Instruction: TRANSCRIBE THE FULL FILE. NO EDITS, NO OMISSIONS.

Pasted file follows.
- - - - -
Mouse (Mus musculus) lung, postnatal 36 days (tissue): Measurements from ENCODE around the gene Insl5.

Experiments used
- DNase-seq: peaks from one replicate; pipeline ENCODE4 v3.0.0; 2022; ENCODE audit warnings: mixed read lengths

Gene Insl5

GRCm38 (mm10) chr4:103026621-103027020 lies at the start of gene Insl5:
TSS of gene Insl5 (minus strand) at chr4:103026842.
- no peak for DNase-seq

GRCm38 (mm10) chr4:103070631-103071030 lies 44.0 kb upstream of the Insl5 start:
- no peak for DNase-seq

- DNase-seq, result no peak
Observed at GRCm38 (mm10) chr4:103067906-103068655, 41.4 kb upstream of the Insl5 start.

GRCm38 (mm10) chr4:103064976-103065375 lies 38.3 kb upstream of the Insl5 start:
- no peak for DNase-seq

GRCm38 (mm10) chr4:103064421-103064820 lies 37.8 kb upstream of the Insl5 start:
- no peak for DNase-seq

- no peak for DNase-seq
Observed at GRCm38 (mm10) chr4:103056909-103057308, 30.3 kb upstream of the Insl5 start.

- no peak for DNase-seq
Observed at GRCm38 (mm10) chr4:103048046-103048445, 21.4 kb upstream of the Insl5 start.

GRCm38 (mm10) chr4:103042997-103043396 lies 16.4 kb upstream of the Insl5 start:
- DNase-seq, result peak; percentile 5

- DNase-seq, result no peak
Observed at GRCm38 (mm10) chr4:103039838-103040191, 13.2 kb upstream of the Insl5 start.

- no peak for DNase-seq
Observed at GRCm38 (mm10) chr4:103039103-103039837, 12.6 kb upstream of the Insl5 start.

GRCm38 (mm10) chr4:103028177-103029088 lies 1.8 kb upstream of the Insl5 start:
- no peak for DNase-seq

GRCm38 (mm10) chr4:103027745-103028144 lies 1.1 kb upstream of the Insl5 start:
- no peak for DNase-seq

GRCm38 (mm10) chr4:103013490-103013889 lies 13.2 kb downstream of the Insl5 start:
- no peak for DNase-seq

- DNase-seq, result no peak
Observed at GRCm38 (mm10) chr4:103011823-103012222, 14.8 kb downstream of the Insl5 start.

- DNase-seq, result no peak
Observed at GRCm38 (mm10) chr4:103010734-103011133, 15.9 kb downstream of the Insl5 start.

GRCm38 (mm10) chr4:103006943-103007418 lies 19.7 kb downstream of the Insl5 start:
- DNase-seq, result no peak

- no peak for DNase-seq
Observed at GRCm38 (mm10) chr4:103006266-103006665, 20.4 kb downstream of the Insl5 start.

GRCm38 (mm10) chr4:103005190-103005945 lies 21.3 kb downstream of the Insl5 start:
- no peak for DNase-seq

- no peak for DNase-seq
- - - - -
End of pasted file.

Mouse (Mus musculus) lung, postnatal 36 days (tissue): Measurements from ENCODE around the gene Insl5.

Experiments used
- DNase-seq: peaks from one replicate; pipeline ENCODE4 v3.0.0; 2022; ENCODE audit warnings: mixed read lengths

Gene Insl5

GRCm38 (mm10) chr4:103026621-103027020 lies at the start of gene Insl5:
TSS of gene Insl5 (minus strand) at chr4:103026842.
- no peak for DNase-seq

GRCm38 (mm10) chr4:103070631-103071030 lies 44.0 kb upstream of the Insl5 start:
- no peak for DNase-seq

- DNase-seq, result no peak
Observed at GRCm38 (mm10) chr4:103067906-103068655, 41.4 kb upstream of the Insl5 start.

GRCm38 (mm10) chr4:103064976-103065375 lies 38.3 kb upstream of the Insl5 start:
- no peak for DNase-seq

GRCm38 (mm10) chr4:103064421-103064820 lies 37.8 kb upstream of the Insl5 start:
- no peak for DNase-seq

- no peak for DNase-seq
Observed at GRCm38 (mm10) chr4:103056909-103057308, 30.3 kb upstream of the Insl5 start.

- no peak for DNase-seq
Observed at GRCm38 (mm10) chr4:103048046-103048445, 21.4 kb upstream of the Insl5 start.

GRCm38 (mm10) chr4:103042997-103043396 lies 16.4 kb upstream of the Insl5 start:
- DNase-seq, result peak; percentile 5

- DNase-seq, result no peak
Observed at GRCm38 (mm10) chr4:103039838-103040191, 13.2 kb upstream of the Insl5 start.

- no peak for DNase-seq
Observed at GRCm38 (mm10) chr4:103039103-103039837, 12.6 kb upstream of the Insl5 start.

GRCm38 (mm10) chr4:103028177-103029088 lies 1.8 kb upstream of the Insl5 start:
- no peak for DNase-seq

GRCm38 (mm10) chr4:103027745-103028144 lies 1.1 kb upstream of the Insl5 start:
- no peak for DNase-seq

GRCm38 (mm10) chr4:103013490-103013889 lies 13.2 kb downstream of the Insl5 start:
- no peak for DNase-seq

- DNase-seq, result no peak
Observed at GRCm38 (mm10) chr4:103011823-103012222, 14.8 kb downstream of the Insl5 start.

- DNase-seq, result no peak
Observed at GRCm38 (mm10) chr4:103010734-103011133, 15.9 kb downstream of the Insl5 start.

GRCm38 (mm10) chr4:103006943-103007418 lies 19.7 kb downstream of the Insl5 start:
- DNase-seq, result no peak

- no peak for DNase-seq
Observed at GRCm38 (mm10) chr4:103006266-103006665, 20.4 kb downstream of the Insl5 start.

GRCm38 (mm10) chr4:103005190-103005945 lies 21.3 kb downstream of the Insl5 start:
- no peak for DNase-seq

- no peak for DNase-seq